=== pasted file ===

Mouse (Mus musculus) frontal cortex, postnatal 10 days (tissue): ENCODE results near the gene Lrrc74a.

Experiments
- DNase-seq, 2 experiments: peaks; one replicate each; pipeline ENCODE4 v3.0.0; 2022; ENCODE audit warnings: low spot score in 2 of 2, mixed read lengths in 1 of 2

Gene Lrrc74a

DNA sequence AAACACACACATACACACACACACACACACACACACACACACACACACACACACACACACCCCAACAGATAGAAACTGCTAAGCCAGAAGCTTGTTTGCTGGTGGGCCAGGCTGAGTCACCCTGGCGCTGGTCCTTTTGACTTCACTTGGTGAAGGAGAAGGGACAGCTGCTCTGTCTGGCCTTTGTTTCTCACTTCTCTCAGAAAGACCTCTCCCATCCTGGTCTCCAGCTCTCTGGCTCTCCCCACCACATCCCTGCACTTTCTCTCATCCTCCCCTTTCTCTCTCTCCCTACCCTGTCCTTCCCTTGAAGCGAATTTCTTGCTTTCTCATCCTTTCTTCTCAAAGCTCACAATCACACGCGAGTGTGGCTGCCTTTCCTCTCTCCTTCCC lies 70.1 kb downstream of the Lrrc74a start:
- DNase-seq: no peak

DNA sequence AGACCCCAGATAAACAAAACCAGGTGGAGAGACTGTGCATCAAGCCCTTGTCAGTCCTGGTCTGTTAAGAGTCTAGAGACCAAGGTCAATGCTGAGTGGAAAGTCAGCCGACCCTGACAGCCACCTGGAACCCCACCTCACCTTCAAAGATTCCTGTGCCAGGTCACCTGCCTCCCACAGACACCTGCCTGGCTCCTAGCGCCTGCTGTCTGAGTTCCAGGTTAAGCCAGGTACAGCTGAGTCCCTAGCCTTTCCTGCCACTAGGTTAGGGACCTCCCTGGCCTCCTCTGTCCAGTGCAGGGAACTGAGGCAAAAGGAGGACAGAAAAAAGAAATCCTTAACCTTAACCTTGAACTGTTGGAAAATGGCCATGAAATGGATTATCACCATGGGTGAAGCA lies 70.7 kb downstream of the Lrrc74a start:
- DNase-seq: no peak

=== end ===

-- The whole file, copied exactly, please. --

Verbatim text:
Mouse (Mus musculus) frontal cortex, postnatal 10 days (tissue): ENCODE results near the gene Lrrc74a.

Experiments
- DNase-seq, 2 experiments: peaks; one replicate each; pipeline ENCODE4 v3.0.0; 2022; ENCODE audit warnings: low spot score in 2 of 2, mixed read lengths in 1 of 2

Gene Lrrc74a

DNA sequence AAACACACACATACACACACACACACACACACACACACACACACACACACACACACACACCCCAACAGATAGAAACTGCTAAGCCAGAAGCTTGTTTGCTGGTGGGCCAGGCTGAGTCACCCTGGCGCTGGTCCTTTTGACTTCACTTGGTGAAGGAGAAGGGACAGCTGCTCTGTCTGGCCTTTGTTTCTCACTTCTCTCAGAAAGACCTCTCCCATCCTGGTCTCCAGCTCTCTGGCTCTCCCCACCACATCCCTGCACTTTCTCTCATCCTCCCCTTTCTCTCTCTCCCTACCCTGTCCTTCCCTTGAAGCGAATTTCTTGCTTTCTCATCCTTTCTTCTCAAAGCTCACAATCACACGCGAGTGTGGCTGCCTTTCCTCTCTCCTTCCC lies 70.1 kb downstream of the Lrrc74a start:
- DNase-seq: no peak

DNA sequence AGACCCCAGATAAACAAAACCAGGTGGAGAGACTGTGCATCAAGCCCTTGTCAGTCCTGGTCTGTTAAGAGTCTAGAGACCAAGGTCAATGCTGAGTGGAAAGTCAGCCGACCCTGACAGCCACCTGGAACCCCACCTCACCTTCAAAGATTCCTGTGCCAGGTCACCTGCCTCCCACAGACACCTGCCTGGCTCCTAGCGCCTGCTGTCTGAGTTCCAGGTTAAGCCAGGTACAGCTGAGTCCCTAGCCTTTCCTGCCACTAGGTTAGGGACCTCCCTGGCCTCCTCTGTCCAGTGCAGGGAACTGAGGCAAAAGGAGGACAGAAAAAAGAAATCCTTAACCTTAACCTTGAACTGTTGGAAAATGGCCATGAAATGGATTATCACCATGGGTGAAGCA lies 70.7 kb downstream of the Lrrc74a start:
- DNase-seq: no peak